Climb Every Mountain, Ford Every Stream...
Trip Start Unknown
23Trip End Mar 08, 2013
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Enough of these beaches, we thought, let's head for the hills! So we headed North West, through the endless golden-brown fields, back to the Eyre Highway to visit Murphy’s Haystacks – granite inselbergs – and Tcharkulda Rock, a huge granite outcrop which in the early settlement days was a supplier of nearby Minnipa’s water, using a gutter built around the rock which led to a reservoir. Very inventive! A wonderful view from the top of these outcrops – the country around is pretty flat. Each little settlement we passed had huge grain silos and the railtrack ran alongside the highway to take the grain away
We were at Port Augusta for New Years Eve but there were no big celebrations – we chatted to a couple who were on their way to an Elvis convention! Port Augusta had the best interpretation centre we’ve seen, charting the changes in Australian Outback from 'the beginning of time’. Geology, palaeontology, geography and history rolled into one (even symbiology – if you need to know what that is see Sarah’s blog: http://symbiology.wordpress.com ). It was so good and took so long we missed going to see the Hobbit! (We’ve been now though). Also at Port Augusta was the lovely Arid Lands Botanical Gardens.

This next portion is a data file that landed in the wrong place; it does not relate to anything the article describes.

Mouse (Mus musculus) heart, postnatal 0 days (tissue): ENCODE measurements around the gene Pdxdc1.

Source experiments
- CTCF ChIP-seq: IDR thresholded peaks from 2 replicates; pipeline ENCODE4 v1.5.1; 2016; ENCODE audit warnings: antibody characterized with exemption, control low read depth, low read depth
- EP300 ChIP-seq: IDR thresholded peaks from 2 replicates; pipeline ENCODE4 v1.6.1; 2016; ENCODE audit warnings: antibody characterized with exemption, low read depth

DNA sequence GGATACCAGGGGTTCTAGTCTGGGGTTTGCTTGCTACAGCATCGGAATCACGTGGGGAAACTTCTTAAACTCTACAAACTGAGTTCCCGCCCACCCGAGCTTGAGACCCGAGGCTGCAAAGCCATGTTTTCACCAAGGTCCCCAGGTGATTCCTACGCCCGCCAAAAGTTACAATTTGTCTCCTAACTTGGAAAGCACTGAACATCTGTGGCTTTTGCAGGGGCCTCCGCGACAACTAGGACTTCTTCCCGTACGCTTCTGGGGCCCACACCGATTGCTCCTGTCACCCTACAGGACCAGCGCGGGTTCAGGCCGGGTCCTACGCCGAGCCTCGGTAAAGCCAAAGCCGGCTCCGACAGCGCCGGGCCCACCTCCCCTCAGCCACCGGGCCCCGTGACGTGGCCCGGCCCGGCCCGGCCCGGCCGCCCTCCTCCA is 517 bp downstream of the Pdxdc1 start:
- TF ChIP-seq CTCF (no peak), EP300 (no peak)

We needed more National Parks so we headed off to the Flinders Ranges. Now we were in the heatwave affecting much of Australia. The country between Port Augusta and the Flinders was quite shockingly barren with abandoned homesteads and dusty willy willies. We camped at Wilpena Pound; a rock amphitheatre with only 2 entrances so much like ‘the lost world’
From the Flinders we drove down to the Murray River. Did you know The Murray is the third longest navigable river in the world, after the Amazon and Nile, and spans three states? We saw a tiny bit beginning at Morgan, a major paddle steamer port in the 1800’s, also home to a pipeline taking water to Whyalla, 360 km away, to develop the steel and shipyard industries
Then we just happened to stumble upon the Barossa Valley, hic, home to many, many vineyards. Jacob’s Creek has a Visitors Centre as well as the Cellar Door tasting. There is a creek and it is called Jacob’s after the chap who used to own the land. It’s a very, very big concern and their vineyards were spread throughout the valley, using the differing soils etc. for the different varieties of grape.
And so to Adelaide… Looking for the rainbow and following the dream!
(Apologies to Rodgers and Hammerstein)